Restructuring Plan In The Works For Attractions Hippiques

Attraction Hippiques.jpg
Published: February 3, 2009 07:29 pm EST

The financial situation of Quebec racetrack operator Attractions Hippiques has stabilized and a viable restructuring plan acceptable to major lenders and creditors is in the works, so there’s no reason not to extend creditor protection another two months, the lawyer for the company, Neil Stein, argued today

in Montreal Superior Court.

Attractions Hippiques has the same management team in place that came up with the “profoundly flawed” business plan that landed it in creditor protection just a year and a half into its mandate, doesn’t have the confidence of horsemen and breeders and should have to fend for itself without creditor protection, horsemen’s lawyer Jean-Philippe Gervais maintained.

Judge Chantal Corriveau will decide one way or the other this week, after two days of testimony in Montreal.

Attractions Hippiques has been in creditor protection since June, but Stein said major headway on a restructuring plan began in earnest only after the provincial election late last year.

Since there is no “plan B” as far as the government’s position, it’s the industry’s best hope, he said. “At the end of the day, both of our destinies are in the hands of the government."

Gervais countered that confiding the future of the racing industry for the next 25 years to the same company that brought it to the current disaster in a little over a year was unacceptable.

“They don’t know if it’ll save jobs…but we’re committed for 25 years. And they want to close the track (Hippodrome de Montreal) that allows the industry to be an industry and not just a pastime.”

Gervais said that, if the government’s intention is to save racing’s 3,000 jobs, this isn’t the way to do it.

(Trot Insider Exclusive by Paul Delean)



Close Hippodrome de Montreal and you're going to do the biggest mistake ever. Compare your parimutuel at Montreal to the other 3 Quebec tracks. Montreal's program on a Sunday brings up to around 200 000 dollars and it used to be doubled only a few years ago and your other 3 Quebec tracks can't even bring that amount in a week of racing, that is if they racing once per week like they used to. Do not forget Montreal's overnights and special events such as "Coupe des Éleveurs, Coupe de l'Avenir", "Série Québec Plus", "Prix du Québec" and now what they call "L'Hivernale" isn't bad either. Big races attract big gamblers. A great show will bring people. A race with one horse at 10 lengths ahead the rest isn't called a show and it's boring for horseracing amateurs.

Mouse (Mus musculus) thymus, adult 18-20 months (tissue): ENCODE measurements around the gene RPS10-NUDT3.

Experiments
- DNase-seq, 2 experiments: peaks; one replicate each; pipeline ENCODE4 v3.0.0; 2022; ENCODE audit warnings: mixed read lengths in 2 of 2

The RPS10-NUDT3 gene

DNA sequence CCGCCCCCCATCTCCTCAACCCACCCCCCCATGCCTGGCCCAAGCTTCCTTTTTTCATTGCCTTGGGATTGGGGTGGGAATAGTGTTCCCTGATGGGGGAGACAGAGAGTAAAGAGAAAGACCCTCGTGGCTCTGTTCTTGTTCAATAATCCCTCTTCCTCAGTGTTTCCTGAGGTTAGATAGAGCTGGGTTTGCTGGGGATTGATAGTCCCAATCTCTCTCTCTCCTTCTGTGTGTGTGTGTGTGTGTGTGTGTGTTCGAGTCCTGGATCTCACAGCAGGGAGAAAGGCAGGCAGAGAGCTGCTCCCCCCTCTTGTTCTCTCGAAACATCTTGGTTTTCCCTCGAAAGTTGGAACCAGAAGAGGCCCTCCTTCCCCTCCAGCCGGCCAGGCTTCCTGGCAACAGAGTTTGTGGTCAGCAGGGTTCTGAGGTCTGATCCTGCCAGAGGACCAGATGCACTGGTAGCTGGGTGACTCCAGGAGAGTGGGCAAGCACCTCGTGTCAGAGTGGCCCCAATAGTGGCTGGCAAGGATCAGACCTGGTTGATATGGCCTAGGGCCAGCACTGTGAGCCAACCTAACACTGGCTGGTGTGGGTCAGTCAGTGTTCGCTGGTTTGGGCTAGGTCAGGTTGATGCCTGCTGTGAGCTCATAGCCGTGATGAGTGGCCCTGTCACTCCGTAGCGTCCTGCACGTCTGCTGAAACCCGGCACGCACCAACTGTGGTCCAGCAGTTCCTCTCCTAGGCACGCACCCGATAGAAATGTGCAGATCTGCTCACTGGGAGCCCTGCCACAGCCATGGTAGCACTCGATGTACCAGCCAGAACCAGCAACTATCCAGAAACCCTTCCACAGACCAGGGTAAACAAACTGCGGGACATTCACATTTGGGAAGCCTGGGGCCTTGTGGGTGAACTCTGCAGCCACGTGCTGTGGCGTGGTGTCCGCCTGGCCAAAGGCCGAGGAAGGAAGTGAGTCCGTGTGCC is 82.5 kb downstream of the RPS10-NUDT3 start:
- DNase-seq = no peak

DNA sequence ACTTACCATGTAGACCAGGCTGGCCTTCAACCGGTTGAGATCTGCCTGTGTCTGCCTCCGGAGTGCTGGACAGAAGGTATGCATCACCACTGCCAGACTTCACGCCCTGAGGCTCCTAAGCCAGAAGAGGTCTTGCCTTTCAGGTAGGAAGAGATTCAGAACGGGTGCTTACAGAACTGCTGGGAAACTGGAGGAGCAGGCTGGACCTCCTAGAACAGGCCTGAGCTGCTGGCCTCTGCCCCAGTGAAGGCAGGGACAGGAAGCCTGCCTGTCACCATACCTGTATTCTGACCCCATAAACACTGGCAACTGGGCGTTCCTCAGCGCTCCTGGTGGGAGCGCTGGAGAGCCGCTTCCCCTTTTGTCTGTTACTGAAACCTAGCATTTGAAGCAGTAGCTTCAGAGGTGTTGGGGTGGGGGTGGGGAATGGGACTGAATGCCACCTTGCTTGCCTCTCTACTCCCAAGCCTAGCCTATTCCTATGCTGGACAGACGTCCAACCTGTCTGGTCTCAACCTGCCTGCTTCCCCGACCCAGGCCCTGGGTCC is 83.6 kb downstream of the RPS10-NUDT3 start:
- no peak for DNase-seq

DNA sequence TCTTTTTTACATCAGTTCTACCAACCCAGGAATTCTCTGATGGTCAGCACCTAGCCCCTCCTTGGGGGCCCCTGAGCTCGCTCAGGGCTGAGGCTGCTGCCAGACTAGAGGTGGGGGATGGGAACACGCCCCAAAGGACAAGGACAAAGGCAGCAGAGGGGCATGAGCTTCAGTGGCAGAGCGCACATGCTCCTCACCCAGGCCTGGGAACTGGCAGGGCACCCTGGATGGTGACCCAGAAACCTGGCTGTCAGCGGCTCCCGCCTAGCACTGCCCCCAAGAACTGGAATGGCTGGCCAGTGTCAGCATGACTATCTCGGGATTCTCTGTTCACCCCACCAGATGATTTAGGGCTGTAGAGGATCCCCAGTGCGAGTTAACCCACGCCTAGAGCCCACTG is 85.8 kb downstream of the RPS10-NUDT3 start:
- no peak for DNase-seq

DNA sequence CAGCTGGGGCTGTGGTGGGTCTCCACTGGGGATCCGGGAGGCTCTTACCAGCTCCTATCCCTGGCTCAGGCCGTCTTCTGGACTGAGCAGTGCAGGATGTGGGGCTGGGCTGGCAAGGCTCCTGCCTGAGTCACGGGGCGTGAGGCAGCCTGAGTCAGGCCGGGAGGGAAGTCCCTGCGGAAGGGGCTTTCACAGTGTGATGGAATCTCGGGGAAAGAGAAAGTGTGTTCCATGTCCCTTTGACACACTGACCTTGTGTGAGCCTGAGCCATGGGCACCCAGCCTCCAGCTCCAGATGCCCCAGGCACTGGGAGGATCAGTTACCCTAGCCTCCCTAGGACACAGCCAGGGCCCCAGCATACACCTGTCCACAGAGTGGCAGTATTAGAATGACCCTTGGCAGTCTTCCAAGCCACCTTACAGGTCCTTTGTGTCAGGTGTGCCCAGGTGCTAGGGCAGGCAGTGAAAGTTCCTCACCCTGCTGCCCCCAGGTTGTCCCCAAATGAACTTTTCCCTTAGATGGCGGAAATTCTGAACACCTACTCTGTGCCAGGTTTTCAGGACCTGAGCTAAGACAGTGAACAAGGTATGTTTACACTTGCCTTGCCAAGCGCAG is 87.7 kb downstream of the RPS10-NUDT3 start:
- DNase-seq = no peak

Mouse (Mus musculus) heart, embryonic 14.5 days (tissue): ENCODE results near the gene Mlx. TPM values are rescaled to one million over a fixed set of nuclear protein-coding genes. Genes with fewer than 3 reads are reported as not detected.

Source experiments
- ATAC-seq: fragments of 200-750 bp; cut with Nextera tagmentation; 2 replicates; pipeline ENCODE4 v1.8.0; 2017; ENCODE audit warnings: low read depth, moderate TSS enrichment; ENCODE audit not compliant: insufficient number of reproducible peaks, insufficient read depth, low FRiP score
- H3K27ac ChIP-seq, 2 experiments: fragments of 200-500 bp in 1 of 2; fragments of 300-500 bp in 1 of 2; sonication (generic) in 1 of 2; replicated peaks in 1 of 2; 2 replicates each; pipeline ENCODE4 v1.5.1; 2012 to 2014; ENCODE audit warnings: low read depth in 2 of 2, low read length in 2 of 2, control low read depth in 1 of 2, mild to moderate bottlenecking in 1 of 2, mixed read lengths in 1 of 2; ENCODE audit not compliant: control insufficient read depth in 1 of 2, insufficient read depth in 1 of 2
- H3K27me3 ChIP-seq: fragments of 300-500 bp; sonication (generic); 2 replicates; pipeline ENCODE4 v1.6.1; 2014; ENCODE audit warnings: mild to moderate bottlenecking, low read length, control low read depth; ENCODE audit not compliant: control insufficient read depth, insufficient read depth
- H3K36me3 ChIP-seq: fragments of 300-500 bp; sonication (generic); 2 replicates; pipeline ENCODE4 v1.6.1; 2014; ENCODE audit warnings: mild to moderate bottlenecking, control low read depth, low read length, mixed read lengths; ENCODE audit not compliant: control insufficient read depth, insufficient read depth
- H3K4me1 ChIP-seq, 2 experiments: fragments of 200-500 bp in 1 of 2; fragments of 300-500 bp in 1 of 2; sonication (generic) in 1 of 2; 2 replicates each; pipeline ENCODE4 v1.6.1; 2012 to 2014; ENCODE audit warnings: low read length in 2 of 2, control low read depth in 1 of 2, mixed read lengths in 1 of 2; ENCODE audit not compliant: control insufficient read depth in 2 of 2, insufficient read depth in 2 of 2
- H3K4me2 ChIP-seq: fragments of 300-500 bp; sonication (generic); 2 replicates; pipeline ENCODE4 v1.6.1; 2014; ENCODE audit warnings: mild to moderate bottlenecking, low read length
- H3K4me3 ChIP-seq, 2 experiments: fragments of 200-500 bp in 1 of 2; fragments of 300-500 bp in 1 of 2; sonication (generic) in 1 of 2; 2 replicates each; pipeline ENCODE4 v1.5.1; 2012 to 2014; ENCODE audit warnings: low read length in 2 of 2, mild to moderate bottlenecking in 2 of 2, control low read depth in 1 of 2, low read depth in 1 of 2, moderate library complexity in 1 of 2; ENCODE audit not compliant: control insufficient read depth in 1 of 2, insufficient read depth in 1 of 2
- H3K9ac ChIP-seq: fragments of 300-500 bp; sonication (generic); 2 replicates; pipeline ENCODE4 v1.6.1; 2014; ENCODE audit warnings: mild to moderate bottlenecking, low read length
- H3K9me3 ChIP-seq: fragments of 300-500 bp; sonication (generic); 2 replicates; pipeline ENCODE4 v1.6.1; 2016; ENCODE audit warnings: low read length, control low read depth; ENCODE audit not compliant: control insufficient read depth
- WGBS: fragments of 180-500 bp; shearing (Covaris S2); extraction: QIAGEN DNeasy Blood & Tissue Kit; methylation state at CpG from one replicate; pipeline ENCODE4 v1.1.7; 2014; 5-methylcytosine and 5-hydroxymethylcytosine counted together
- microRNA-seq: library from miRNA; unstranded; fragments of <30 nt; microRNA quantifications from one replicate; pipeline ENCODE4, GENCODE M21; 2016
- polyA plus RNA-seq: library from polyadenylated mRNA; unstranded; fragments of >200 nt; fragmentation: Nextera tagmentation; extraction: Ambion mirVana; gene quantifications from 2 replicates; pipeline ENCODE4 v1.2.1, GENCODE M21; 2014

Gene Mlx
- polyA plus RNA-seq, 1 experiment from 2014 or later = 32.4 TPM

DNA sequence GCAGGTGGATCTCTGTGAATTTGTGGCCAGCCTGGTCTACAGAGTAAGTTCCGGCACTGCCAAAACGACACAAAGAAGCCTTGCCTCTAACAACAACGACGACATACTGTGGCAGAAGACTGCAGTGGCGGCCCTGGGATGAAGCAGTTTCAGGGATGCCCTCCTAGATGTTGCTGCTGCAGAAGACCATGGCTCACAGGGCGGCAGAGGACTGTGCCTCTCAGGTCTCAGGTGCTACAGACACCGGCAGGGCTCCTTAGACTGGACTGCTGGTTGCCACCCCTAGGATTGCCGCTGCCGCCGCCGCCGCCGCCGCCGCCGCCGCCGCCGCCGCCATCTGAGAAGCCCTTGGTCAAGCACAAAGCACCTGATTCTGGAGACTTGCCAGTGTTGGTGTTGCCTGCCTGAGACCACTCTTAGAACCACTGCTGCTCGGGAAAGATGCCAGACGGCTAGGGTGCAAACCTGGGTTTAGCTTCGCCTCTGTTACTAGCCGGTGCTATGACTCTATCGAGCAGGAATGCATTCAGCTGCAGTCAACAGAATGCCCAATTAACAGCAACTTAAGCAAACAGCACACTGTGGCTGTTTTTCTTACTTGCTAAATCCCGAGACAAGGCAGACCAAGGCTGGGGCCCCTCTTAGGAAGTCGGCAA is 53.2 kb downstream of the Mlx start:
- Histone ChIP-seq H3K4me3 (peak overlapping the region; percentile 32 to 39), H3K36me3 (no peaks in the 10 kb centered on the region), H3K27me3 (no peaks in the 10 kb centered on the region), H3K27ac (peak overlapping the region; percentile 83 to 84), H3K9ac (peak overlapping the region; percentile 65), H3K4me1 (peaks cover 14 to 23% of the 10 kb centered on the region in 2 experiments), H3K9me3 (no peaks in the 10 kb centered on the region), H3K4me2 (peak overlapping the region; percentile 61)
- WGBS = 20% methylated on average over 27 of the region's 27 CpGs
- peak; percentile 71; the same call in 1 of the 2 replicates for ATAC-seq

Moving the Montreal track now would be a mistake as well. As you want to stay where the density of population is the highest. Obviously, Montreal is much more than its neighbooring territories. Easy access with the Highway 40 and 15 and its public transportation - which I also mentioned on another post of mine isn't that perfect.

Since I started working at Blue Bonnets, I never seen any parimutuel from outside the province. I still wonder why they wouln't even try to sell their product outside. Everyday, Blue Bonnets shows up around 15 to 25 horseracing programs, from outside of Quebec.

I already mentioned once on one of my posts on SC that the North American horseracing industry is in general under hard conditions of survival. Other Canadian provinces and the USA have found their solutions to the problem, why can't Quebec do it? The only thing Quebec is showing to the world at this moment is what they should not do to succeed.

Anyhow, the longer this non-sense will last the more people/customers AH will lose... and even employees. Such things affect your troops as well... unfortunately...

Hippodrome de Montreal is the flagship of racing in Quebec and you need to find a way to keep it open - plain and simple.
Closing it would be like closing Woodbine/Mohawk down in Ontario.
Many of the sports biggest and most notable trainers and drivers in Quebec have left already. Closing Montreal permanently will just slowly send the rest away to Ontario or the U.S. The only way of getting them back and keeping those who have stayed is by keeping all four tracks going. The government and horsemen need to work together to find the right solution. There is still time - hopefully the government is sincere about not only keeping the industry alive but also giving it a realistic opportunity to grow.

Il est évidemment trop tard mais quelqu'un peut-il me dire pourquoi Attractions Hippiques n'a pas regardé du côté de la Rive-sud de Montréal? Selon-moi le secteur du 10-30 aurait été magnifique pour un hippodrome.

sad sad story!
a little more then a decade ago we had a million dollar live handle on sunday's and monday's at montreal.when you consider how many quebecer's have moved away because of this situation.
what a place it would be if all of us could go home and make a living,i feel sorry for all that could'nt get out of there.